Joffe v. Google: Is intercepting unencrypted Wi-Fi traffic a violation of Wiretap Act?
A panel of the Ninth Circuit yesterday held that it is. The plaintiffs sued after Google equipped its Street View image collection cars with radio antennas, collecting information–including network traffic–from Wi-Fi networks in the areas those cars were photographing. Google uses some of that data to supplement satellite-based methods of ascertaining a user’s location. The U.S. District Court for the Northern District of California denied Google’s motion to dismiss Joffe’s Wiretap Act claims, but certified the decision for interlocutory appeal. On appeal, the Ninth Circuit affirmed the District Court’s decision.
The Ninth Circuit’s opinion makes for a very interesting read, not least because the issue is one that, to my knowledge, has not been litigated before this case.
The Wi-Fi data Google collected included the names of networks, encryption status, and payload data—the last category denoting essentially all content sent over the Wi-Fi network during the period of time for which Google’s cars were in range of that network. While Joffe dealt only with data on unencrypted networks, the court noted that Google may have collected payload data from encrypted networks as well.
It appears that Google did not contest the general applicability of the Wiretap Act to the interception of Wi-Fi traffic. Instead, Google’s primary argument was that collection of data from unencrypted networks falls under an exception to the Wiretap Act that allows for the interception of communications that are “readily accessible to the general public.”
The court held that payload data on unencrypted networks is not “readily accessible to the general public.” In support of its conclusion, the court noted that Congress adopted the exemption for communications readily accessible to the general public to address radio hobbyists’ concerns that the Wiretap Act could impose liability for hobbyists who intercept first responder transmissions. The court reasoned that, unlike such radio transmissions, Wi-Fi networks are generally geographically constrained to something like 300 feet. That limitation, according to the court, excludes most of the general public from readily accessing any given unencrypted Wi-Fi signal.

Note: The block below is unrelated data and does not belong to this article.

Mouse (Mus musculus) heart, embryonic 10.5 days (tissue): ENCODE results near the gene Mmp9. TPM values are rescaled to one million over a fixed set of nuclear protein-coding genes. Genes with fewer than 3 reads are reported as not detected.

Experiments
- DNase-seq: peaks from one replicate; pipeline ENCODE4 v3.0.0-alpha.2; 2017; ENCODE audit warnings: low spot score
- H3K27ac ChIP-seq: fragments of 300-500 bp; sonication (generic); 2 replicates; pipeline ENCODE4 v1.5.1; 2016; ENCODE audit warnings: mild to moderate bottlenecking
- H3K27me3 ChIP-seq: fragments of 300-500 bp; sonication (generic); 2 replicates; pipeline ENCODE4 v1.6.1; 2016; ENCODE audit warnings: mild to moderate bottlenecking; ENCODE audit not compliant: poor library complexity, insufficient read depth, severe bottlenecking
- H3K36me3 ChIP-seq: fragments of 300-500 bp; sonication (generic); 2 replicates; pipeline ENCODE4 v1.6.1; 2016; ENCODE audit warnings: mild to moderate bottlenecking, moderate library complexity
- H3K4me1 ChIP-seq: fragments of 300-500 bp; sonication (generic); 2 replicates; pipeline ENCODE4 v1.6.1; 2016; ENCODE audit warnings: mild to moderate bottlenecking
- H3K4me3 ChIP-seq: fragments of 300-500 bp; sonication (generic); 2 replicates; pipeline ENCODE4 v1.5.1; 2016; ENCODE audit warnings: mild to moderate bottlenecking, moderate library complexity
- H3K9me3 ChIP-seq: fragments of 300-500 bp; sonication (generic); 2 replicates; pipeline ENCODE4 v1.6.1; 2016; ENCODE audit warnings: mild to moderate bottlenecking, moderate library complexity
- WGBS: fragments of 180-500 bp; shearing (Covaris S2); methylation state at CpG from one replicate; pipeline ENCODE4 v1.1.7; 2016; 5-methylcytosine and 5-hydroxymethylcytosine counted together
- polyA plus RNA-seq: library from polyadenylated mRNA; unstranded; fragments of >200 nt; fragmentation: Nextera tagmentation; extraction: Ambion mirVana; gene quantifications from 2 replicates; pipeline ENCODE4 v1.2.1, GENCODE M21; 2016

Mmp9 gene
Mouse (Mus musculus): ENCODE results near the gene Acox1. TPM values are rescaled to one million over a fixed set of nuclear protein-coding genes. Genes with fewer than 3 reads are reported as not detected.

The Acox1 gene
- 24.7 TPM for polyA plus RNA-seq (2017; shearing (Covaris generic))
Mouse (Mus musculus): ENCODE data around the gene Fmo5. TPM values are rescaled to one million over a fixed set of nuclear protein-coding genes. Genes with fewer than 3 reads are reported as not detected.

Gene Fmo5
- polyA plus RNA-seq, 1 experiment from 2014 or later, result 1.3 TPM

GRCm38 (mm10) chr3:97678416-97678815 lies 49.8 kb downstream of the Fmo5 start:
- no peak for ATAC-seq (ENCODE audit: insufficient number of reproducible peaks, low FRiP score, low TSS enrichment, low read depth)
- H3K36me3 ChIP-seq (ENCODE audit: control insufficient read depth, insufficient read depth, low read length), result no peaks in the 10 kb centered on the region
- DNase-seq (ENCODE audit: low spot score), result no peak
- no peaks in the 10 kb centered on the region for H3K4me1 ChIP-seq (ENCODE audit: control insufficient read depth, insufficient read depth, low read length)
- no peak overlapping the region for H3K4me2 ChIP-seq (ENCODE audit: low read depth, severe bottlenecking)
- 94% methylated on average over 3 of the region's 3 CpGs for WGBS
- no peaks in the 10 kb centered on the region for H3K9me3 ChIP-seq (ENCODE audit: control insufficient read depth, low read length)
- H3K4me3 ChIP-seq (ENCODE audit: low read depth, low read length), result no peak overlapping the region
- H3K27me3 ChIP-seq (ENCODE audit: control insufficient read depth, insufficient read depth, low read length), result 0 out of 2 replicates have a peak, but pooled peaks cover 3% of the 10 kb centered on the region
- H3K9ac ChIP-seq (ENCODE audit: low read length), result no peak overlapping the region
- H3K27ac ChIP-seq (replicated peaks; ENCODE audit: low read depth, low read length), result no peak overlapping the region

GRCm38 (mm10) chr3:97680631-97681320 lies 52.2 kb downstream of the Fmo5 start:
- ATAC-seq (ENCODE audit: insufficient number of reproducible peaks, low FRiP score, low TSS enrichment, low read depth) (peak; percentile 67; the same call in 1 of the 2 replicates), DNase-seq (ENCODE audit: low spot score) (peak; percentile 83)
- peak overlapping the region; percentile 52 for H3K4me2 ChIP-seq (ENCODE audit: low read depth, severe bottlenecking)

Moreover, the court reasoned that payload data is not readily accessible to the general public because collection of payload data requires a degree of technological sophistication that most members of the public do not possess. Accordingly, the court concluded that collection of the payload data falls outside the “readily accessible” exception to the Wiretap Act.
For my part, I think the discussion of geographic limitations on Wi-Fi networks could be misguided given that Congress did not define “general public” in geographic terms. Neither, for that matter, did the Ninth Circuit; instead, the court merely reasoned that Wi-Fi was not sufficiently wide reaching to become accessible to the general public. Thus, it remains unclear just how wide reaching a signal must be to become accessible to the general public. A better approach might be to simply define accessibility to the general public in terms of availability of the signal from property not owned by the operator of the signal. This, of course, would undermine the court’s distinction between radio hobbyists and Wi-Fi sniffers like Google.
Additionally, I am unsure that the degree of expertise required to intercept a signal provides any better guidance. While the court is correct that the average member of the general public does not possess the technical ability to intercept payload data the way that Google did, neither does the average member of the general public understand how to operate a radio for the purposes of intercepting first responder communications. And as technology advances, it is not unlikely that an average member of the general public will find it easier to intercept payload data than to intercept first responder radio transmission. For a good example of this kind of technological advancement, recall the FireSheep plugin for the Firefox browser, which allowed users easily to capture login data for Facebook users on an unsecured network.
Consequently, I am sympathetic to Google’s position that the interception of payload data on an unsecured network should fall within the “easily accessible” exception to the Wiretap Act.
In any event, this issue will be a fascinating one to watch. Hat tip goes to Prof. Orin Kerr, who pointed me to the case. Prof. Kerr also blogged on Joffe over at the VC.